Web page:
Book Review - A Different Kind of Daughter by Maria Toorpakai and why I love the region she comes from
Maria, like Malala, takes me back to the region I grew up in
My two friends were standing outside of our huge country home waiting for me to go hiking. One of them had a Pakistani Bull Terrier (Old English or the Hinks Bull Terrier) and a mutt, while the other had two Russian Spitz with him. They were waiting for me and my furry buddy, Scruffy, obviously named after that small dog from the 70s TV series - the Ghost and Mrs. Muir. He was spitz cross.
Our little adventurous entourage (now consisting of 3 boys with our 5 dogs) had recently developed a liking for long distance hiking with our dogs. Today, being a weekend, was no exception. However, the clandestine plan was much bigger in nature. First we would hike 3 kms north to the southern bank of ferocious Kabul River that meandered by the northern boundary of our town. Then we would start hiking along the southern bank toward east and continue for 21 kms to the historic Attock Bridge made of steel during the British Raj.
The hiking adventure turned out to be a real pleasure. We hiked on a dry storm water river bed north to reach southern banks of the river. We continued eastward under shady trees then out of town on narrow trails with pebble stones. We crossed meadows, plowed fields, continuing our hike along the Grand Trunk Road that connected Peshawar to the Garrison town of Rawalpindi, after passing through Nowshera. We hiked with our furry friends along the steep banks of Kabul River, till the river reached planes and opened up on a delta to the confluence of the faster, almost rapid like, muddy waters of Kabul River and the calmer and cleaner water of the Indus River that came from the northwest. We decided to spend long hours on the confluence. The time seemed to have stopped.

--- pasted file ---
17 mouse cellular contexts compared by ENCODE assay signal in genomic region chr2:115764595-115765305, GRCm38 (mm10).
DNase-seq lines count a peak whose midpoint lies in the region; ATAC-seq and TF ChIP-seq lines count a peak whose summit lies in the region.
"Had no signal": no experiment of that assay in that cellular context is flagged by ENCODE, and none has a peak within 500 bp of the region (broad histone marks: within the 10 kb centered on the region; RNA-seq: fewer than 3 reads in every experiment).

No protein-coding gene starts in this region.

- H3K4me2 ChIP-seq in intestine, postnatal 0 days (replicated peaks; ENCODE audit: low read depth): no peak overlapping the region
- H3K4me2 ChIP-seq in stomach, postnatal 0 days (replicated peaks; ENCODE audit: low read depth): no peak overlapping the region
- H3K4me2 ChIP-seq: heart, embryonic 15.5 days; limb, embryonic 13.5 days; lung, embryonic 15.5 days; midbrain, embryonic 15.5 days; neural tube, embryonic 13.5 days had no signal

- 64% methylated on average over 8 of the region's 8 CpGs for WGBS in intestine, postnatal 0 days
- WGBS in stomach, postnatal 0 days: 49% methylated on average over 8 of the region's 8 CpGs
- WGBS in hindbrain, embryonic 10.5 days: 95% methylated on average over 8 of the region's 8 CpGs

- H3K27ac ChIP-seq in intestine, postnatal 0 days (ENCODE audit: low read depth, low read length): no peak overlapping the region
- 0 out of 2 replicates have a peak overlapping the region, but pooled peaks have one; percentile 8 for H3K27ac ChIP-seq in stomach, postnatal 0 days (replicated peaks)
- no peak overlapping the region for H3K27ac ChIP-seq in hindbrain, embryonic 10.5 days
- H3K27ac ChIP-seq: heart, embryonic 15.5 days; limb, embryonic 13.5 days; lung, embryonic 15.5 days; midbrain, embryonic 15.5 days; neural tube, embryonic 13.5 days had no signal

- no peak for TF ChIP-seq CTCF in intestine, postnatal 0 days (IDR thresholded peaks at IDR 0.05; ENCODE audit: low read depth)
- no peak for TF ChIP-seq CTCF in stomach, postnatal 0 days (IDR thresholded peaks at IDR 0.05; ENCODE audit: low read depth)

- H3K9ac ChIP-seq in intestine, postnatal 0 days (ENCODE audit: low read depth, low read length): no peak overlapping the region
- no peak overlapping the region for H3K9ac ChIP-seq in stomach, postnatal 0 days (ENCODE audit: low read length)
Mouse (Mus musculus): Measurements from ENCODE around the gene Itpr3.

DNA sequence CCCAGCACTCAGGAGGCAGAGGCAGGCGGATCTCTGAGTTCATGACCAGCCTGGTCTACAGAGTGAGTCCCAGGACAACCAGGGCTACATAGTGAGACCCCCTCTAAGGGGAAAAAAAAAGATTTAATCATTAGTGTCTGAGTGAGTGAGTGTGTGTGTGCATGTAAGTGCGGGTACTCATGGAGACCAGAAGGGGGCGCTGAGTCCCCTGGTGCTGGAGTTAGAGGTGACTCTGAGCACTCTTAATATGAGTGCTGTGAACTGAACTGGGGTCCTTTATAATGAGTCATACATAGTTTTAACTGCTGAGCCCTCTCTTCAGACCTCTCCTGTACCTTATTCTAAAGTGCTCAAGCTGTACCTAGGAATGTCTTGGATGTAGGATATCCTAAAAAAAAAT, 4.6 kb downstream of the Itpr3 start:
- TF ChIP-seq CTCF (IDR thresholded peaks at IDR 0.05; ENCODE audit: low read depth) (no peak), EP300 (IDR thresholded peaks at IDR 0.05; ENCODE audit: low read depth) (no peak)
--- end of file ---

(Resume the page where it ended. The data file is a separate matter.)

That hike, undertaken during the formative years of my early teens, with Enid Blyton’s Famous Five series to read, probably went a long way into making what I am today.
Still to this day, some 40 years later, I fervently recall the good old days when I was growing up in the Khyber Pukhtunkhwa Province (KPK), then Northwest Frontier Province (NWFP). It took the two great books coming out of the region and both written by young women to take me back to my sweet childhood memories.